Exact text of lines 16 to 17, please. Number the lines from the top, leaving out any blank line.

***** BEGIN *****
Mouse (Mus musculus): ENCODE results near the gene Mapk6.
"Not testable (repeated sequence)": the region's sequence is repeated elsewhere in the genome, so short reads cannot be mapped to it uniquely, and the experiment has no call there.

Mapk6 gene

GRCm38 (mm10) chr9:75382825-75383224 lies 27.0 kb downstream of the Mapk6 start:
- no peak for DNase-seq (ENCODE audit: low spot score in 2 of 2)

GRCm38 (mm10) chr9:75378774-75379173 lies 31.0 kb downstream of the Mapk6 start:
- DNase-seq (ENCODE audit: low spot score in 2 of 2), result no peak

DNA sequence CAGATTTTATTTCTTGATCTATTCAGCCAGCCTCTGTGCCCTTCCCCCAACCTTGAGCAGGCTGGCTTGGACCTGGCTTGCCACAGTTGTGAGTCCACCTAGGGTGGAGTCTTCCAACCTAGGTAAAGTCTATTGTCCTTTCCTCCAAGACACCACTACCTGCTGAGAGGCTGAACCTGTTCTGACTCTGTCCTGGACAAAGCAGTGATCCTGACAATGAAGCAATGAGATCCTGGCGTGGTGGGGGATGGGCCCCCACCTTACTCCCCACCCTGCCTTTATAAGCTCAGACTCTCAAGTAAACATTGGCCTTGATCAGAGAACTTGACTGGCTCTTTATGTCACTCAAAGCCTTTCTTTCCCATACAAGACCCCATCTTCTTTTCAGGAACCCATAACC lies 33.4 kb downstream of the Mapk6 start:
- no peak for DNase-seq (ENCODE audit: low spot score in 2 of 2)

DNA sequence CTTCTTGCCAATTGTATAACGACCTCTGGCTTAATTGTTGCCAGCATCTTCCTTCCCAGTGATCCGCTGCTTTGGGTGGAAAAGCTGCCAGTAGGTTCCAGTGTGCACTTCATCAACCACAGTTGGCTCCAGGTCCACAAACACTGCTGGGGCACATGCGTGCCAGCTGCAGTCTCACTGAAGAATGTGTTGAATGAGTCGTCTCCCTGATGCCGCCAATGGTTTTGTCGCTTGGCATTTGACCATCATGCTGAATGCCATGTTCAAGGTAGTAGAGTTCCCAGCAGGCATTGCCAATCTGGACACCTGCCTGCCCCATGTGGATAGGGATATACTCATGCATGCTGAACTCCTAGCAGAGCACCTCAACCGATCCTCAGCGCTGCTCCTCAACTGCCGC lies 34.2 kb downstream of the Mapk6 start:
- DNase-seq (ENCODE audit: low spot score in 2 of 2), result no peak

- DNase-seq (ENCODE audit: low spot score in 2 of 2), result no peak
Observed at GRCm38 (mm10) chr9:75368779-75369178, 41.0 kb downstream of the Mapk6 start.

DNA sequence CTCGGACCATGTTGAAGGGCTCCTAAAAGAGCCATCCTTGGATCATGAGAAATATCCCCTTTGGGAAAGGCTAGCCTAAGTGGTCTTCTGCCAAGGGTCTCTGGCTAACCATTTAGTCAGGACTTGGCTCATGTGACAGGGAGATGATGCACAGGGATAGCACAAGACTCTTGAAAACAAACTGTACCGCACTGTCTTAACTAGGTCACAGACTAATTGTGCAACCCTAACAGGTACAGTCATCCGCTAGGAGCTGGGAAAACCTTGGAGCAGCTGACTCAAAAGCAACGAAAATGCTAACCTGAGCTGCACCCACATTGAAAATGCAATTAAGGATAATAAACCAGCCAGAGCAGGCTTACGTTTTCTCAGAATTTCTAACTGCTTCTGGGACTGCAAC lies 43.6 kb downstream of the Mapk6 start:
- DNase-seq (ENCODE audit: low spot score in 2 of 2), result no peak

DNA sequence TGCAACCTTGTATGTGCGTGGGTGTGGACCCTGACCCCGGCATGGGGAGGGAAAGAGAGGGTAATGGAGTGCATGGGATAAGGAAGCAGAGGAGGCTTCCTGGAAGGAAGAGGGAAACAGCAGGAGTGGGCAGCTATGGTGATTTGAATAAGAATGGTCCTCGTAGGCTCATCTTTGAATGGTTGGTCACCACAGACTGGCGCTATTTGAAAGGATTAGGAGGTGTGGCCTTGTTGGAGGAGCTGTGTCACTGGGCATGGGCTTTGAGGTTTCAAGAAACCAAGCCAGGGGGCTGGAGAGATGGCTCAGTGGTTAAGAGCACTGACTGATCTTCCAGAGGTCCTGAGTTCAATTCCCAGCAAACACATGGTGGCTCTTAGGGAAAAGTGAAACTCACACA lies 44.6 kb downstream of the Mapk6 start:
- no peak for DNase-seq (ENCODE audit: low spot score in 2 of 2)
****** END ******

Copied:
DNA sequence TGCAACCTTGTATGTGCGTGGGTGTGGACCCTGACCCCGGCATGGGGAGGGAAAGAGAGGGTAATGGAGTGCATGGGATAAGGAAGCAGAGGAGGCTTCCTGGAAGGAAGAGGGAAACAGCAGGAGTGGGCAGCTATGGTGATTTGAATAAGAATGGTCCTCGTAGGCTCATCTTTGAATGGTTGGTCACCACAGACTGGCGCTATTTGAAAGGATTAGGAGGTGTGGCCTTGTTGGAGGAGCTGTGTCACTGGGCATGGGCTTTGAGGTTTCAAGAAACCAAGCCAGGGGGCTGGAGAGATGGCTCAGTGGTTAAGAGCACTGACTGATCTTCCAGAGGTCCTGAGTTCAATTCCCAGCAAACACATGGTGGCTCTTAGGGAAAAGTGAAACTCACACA lies 44.6 kb downstream of the Mapk6 start:
- no peak for DNase-seq (ENCODE audit: low spot score in 2 of 2)